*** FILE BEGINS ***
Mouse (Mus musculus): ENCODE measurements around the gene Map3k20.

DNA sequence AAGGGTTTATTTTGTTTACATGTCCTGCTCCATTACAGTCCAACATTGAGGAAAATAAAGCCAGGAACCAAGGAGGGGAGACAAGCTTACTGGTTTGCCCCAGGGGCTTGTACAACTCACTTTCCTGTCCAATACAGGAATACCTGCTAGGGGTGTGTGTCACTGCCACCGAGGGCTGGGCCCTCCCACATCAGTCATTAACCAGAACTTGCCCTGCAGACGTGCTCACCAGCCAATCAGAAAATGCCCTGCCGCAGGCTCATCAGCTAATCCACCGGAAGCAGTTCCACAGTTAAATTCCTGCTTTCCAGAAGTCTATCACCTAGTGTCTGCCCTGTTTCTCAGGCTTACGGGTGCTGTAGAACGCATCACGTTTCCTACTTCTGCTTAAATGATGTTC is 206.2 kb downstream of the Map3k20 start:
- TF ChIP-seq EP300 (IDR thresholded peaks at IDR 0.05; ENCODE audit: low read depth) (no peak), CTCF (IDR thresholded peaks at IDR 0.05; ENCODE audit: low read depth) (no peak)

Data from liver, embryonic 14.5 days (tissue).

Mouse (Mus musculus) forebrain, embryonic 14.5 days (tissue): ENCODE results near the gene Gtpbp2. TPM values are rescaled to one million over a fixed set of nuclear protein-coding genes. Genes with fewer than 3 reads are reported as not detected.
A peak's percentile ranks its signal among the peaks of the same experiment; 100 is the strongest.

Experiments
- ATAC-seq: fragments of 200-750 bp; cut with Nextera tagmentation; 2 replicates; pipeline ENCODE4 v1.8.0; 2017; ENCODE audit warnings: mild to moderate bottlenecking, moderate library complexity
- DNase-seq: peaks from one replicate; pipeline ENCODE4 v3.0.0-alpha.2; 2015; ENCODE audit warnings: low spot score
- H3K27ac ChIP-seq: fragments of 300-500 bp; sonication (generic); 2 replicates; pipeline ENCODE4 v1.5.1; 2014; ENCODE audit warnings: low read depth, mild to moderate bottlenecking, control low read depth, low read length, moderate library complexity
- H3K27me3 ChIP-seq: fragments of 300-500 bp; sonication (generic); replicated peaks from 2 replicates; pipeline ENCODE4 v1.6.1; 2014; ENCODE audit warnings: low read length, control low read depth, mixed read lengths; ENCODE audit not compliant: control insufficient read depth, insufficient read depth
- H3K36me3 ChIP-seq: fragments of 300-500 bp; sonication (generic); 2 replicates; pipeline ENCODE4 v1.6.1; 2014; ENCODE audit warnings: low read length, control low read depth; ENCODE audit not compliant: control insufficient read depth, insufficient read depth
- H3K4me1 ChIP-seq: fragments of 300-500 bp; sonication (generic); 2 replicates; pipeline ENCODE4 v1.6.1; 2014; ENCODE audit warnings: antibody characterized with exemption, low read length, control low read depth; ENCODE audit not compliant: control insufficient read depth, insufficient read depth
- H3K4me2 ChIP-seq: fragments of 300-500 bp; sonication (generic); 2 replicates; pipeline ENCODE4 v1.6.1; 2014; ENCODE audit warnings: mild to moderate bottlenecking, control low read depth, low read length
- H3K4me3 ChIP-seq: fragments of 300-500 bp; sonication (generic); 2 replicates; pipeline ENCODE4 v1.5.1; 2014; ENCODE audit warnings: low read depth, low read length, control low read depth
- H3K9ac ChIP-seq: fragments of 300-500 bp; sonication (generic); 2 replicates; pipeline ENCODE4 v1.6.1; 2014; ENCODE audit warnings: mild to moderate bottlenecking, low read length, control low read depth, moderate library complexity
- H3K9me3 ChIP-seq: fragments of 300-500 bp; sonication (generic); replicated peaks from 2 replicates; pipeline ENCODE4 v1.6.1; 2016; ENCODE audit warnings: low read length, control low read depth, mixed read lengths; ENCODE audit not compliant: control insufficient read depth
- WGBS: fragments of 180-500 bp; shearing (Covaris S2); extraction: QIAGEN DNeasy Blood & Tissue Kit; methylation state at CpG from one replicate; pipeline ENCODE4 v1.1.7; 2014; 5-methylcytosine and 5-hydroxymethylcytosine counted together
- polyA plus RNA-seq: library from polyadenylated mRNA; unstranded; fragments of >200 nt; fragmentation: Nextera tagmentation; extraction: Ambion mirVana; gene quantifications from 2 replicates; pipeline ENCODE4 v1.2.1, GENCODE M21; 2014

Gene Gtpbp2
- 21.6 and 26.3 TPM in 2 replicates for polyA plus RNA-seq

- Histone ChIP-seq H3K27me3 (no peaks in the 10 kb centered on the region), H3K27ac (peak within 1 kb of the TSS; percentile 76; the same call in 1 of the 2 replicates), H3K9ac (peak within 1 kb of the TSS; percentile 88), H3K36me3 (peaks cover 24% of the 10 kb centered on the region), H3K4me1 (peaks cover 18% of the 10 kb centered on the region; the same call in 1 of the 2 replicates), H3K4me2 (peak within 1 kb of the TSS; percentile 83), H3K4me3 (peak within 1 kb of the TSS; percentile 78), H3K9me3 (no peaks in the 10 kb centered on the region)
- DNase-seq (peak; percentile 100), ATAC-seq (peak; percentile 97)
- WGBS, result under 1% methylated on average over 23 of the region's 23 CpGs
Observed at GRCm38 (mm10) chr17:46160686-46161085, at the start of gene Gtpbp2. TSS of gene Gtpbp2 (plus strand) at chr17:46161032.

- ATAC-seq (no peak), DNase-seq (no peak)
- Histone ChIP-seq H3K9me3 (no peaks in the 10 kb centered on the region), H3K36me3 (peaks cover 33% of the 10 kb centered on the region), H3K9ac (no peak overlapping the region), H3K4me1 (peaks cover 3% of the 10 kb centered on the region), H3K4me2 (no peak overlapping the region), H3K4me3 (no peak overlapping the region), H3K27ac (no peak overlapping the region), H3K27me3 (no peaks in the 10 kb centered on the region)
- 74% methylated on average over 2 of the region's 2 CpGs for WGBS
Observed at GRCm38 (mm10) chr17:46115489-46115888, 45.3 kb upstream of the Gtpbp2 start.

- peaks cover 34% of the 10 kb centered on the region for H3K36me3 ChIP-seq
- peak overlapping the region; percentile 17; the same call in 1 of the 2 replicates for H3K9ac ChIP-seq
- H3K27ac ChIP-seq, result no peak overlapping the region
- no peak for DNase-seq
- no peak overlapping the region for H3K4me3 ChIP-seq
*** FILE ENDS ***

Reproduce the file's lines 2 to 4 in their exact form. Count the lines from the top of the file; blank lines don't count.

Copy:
DNA sequence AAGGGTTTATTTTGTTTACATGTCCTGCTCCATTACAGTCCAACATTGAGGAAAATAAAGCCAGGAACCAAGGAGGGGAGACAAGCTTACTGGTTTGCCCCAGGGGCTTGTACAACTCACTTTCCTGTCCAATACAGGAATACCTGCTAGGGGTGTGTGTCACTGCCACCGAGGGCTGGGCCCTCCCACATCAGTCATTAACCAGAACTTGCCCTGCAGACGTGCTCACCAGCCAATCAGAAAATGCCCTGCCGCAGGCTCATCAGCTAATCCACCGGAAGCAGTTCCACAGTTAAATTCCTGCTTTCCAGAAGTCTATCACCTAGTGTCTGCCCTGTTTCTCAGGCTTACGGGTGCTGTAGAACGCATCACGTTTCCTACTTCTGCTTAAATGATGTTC is 206.2 kb downstream of the Map3k20 start:
- TF ChIP-seq EP300 (IDR thresholded peaks at IDR 0.05; ENCODE audit: low read depth) (no peak), CTCF (IDR thresholded peaks at IDR 0.05; ENCODE audit: low read depth) (no peak)

Data from liver, embryonic 14.5 days (tissue).